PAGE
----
5) VIX will post a higher average in 2009 than 2008 but will NOT reach 2008's peak. Macro Man was ready to declare victory on this one in March after the VIX failed to make a new high during the Q1 equity meltdown. Little did he know what was in store for him; a nine month, virtually straight-line equity rally that brought all manner of vol sellers out of the woodwork. Funnily enough, the 2009 average for VIX (31.47) was virtually indentical to that of 2008 (32.73.) Technically, however, it was lower....and more importantly, the 9 month bear market in vol was contrary to the spirit of this non-predicition. Both de jure and de facto, therefore, this one was a MISS.
6) EUR/GBP will NOT trade at par. This non-predicition was simultaneously brave and frustrating. After all, EUR/GBP rallied more than 20p during Q4 of 2008, and even on the last day of the year traded up to 0.9784. However, it fell swiftly in the first few trading days of 2009 and never seriously threatened par again. Sadly, the early-year dip happened without Macro Man, and he never made any money trading EUR/GBP throughout 2009. Frustrating, indeed. HIT
7) The DXY will NOT make a new low in 2009. While the dollar famously marched in lock-step with equities and other risky assets for much of 2009, it was the yen, rather than the euro, which bore much of the brunt of dollar weakness. To be sure, EUR/USD did manage to rally sharply off its March lows, but ran out of gas in early December (breaking its link with equities and providing macro punters with a bit of a widow-maker trade.) Given that the euro is some 57% of the DXY, the latter was never going to make a new low without the euro participating in the dollar move, and so it proved to be; the 2009 DXY low was some 5% higher than its early-2008 nadir. While the view was a solid HIT, it did little to help Macro Man's P/L, alas....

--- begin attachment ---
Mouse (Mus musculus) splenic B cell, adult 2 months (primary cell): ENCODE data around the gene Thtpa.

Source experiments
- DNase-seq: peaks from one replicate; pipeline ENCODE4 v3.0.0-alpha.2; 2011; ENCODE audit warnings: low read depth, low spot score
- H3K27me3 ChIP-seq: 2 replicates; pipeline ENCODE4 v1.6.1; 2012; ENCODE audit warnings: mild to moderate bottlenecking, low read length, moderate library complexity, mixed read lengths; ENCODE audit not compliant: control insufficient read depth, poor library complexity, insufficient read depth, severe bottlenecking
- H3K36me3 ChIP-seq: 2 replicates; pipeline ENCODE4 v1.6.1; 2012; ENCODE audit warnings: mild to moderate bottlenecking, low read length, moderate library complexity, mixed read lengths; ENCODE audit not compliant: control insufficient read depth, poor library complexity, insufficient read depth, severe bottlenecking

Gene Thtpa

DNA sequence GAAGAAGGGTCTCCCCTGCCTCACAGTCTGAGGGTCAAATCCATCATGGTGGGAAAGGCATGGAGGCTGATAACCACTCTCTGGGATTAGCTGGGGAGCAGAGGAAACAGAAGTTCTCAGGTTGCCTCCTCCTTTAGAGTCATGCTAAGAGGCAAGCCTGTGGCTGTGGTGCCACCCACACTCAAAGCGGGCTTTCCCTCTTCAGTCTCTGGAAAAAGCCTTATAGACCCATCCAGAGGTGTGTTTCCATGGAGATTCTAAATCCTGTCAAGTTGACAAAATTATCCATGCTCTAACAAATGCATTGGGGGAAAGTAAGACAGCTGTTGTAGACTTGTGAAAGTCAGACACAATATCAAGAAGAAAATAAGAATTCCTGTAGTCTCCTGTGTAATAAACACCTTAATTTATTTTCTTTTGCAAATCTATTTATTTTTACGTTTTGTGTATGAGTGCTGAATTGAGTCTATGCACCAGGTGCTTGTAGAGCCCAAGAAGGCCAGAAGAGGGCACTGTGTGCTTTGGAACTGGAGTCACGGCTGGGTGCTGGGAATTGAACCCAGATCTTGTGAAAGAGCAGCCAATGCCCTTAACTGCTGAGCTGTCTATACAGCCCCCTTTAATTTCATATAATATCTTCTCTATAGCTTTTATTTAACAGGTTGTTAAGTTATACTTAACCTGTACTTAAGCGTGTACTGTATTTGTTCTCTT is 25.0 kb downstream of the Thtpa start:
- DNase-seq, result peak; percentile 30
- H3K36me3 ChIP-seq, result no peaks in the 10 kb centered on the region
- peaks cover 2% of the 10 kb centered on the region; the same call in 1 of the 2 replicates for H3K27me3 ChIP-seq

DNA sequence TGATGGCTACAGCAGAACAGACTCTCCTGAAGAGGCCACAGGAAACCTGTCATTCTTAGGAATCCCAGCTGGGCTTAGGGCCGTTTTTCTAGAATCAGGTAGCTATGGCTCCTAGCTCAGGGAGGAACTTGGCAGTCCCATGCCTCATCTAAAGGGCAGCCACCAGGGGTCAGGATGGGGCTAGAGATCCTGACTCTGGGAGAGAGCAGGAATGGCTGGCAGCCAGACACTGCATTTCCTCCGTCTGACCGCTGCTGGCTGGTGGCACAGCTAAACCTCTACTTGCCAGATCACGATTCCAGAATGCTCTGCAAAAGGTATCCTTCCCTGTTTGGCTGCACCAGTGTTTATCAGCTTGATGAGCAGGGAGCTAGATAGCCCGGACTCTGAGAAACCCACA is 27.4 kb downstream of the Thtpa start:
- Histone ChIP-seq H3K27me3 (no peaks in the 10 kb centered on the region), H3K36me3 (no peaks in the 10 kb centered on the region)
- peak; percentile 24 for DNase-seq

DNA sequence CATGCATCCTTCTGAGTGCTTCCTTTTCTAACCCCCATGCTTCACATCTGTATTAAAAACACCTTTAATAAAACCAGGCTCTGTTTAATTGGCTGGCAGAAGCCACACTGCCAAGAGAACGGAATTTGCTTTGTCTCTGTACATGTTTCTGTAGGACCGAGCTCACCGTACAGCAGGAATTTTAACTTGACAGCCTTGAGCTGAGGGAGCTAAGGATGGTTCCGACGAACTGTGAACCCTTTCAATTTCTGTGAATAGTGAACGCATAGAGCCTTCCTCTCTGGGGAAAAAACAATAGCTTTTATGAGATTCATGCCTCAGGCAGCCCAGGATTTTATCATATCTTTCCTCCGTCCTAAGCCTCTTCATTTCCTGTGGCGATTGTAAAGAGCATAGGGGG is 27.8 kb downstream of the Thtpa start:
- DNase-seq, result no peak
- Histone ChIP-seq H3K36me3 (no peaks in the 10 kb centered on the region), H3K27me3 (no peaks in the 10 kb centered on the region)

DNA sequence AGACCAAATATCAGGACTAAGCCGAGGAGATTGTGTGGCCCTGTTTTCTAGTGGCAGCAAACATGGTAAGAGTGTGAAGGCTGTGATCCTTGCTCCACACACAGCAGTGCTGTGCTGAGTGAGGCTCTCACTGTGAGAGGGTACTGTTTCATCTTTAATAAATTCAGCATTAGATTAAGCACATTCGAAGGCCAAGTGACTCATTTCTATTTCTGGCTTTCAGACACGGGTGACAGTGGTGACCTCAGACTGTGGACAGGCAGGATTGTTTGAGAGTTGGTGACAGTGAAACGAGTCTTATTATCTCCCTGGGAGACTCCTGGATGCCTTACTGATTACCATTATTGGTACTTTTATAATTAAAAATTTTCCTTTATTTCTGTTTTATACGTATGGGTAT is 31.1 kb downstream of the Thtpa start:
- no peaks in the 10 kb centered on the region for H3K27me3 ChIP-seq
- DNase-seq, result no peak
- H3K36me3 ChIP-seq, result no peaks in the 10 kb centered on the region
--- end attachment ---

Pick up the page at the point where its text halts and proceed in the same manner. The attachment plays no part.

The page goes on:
8) China will NOT stop taking the piss in currency markets.
9) High grade credit spreads will NOT reach their wides of 2008. Macro Man's reference point is the spread between Moody's AAA index and long bonds. And while more dubious credits such as the European crossover index reached new wides in Q1 of last year, neither Macro Man's reference index nor an index like EMBI global spreads reach new wides this year. Indeed, the remarkable performance of credit was one of the stories of 2009. HIT.
10) The approval rating of Gordon Brown and Barack Obama will NOT be as high as they are now at the end of 2009.
a) Gordon Brown is so desperate, he's trying to enroll Tony Blair (!) to help Labour's election campaign.
b) Obama's approval rating dipped below 50% by December and some polls in 2009 gave the Republicans a higher approval rating than the Democrats, less than a year after the 2008 electoral shellacking.
So there you go. Eight hits, one miss, and one push. Not a bad track record; actually, it was an improvement upon 2008's record of 7-2-1. Sadly, translating these views into profitable trades proved more difficult for Macro Man in 2009 than in the previous year, which just goes to show that pontificating and spouting opinions is not quite the same as working at the coal-face of markets, putting money behind one's views.
Funny enough, despite the stellar performance of last year's non-predictions, Macro Man has actually taken solace in the fact that he managed to ground out a modest return (and a not-too-shabby Sharpe ratio) despite feeling "wrong" for much of 2009.
He can only hope that his real-time feel for forecasting improves in 2010, though he will, as usual, lay a strategic foundation by revealing a set of non-predictions for the year later on this week.
Happy New Year to all readers, and allow Macro Man to wish you a healthy and prosperous 2010.